The challenge of creating equal representation in STEM (science, technology, engineering, and math) is a long-standing one that has resisted improvement. The problem is especially stark at the PhD level. The number of underrepresented minorities (URMs), comprising the groups Latinx or Hispanic, Black or African American, and Native American, receiving STEM PhDs has remained around 14%, even though those groups make up more than 30% of the US population.1 The problem is even more acute in physics and astronomy, where the percentage of PhDs awarded to URMs in 2016 was only 6% of the total. Women are also underrepresented, making up only 20% of PhDs in physics and astronomy, lagging even the rest of the STEM fields (see figure 1).

Figure 1.

Percentage of STEM PhDs awarded in 2016 to women and to members of underrepresented minorities (URMs). Numbers of PhDs awarded to members of both groups (for example, women of color) are even lower and are not reported separately by NSF. (Adapted from ref. 1.)

Figure 1.

Percentage of STEM PhDs awarded in 2016 to women and to members of underrepresented minorities (URMs). Numbers of PhDs awarded to members of both groups (for example, women of color) are even lower and are not reported separately by NSF. (Adapted from ref. 1.)

Close modal

Attempts to address the lack of representation have had limited success. However, some recent programs are beginning to make progress. One of them is the Cal-Bridge program, a partnership between 9 University of California (UC), 16 California State University (CSU), and more than 30 community college campuses in California. The mission of Cal-Bridge is to increase the numbers of traditionally underrepresented groups in PhD programs in physics, astronomy, and closely related fields. More than 160 physics and astronomy faculty from the three systems participate in the program. The Cal-Bridge model has the potential to improve representation and inclusion in STEM PhD programs.

Reducing inequities at all educational levels is crucial both for creating equal opportunities and for ensuring the future health of the US scientific community. In the National Academies report Expanding Underrepresented Minority Participation, the authors note that “the S&E [science & engineering] workforce is large and fast-growing: more than 5 million strong and projected by the U.S. Bureau of Labor Statistics to grow faster than any other sector in coming years. This growth rate provides an opportunity to draw on new sources of talent, including underrepresented minorities, to make our S&E workforce as robust and dynamic as possible.”2 

Students with STEM degrees have a wide range of careers open to them (see the article in this issue by Anne Marie Porter and Susan White, page 32), and unemployment rates decrease rapidly with increasing education, from 5.3% for high school graduates, to 2.5% for those with a bachelor’s degree, and even lower for those with advanced degrees.3 About 12% of PhDs in STEM eventually attain faculty jobs,4 where they become the teachers and role models for the next generation of college students. Although that percentage is relatively small, diversifying the faculty in physics and astronomy is an important goal. Studies have consistently shown that a lack of faculty role models dissuades students from underrepresented groups from choosing a STEM major.5 In physics and astronomy, only 16% of faculty are women and 5% are URMs.6 Inequalities in the professoriate and workforce are thus intertwined.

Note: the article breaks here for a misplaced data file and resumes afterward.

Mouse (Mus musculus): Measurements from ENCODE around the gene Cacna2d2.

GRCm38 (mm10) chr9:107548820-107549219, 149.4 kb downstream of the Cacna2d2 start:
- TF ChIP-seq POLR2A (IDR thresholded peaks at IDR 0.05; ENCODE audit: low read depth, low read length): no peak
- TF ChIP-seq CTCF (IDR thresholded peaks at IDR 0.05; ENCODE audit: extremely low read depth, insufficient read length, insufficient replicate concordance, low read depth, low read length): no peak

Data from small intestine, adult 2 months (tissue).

The percentage of URMs and women in physics and astronomy PhD programs has been slow to change, and the problem is even more acute for those with multiple underrepresented identities, such as women of color, even as the physics community recognizes those percentages as a problem (see the article by Jennifer Blue, Adrienne Traxler, and Ximena Cid, Physics Today, March 2018, page 40). But some recent efforts are beginning to bear fruit. For example, there has been a small increase in the number of Hispanic PhDs in those fields in the past few years,1 possibly due to the growth of PhD bridge programs such as Cal-Bridge, the Fisk–Vanderbilt Master’s-to-PhD Bridge Program,7,8 Columbia University’s Bridge to the PhD Program, and the American Physical Society (APS) Bridge Program.

Other than Cal-Bridge, those programs are all based on a postbaccalaureate model. The oldest, Fisk–Vanderbilt, is an innovative partnership between Fisk University, a prominent historically black institution, and Vanderbilt University, a top research university located only two miles away. The program focuses on the master’s degree as a key pathway to the PhD for URM students. Minority students are approximately 50% more likely to seek a master’s degree on their way to a PhD than are nonminority students.9 The Fisk–Vanderbilt program currently grants 10 times the national average of URM PhDs in astronomy and 5 times the national average in physics.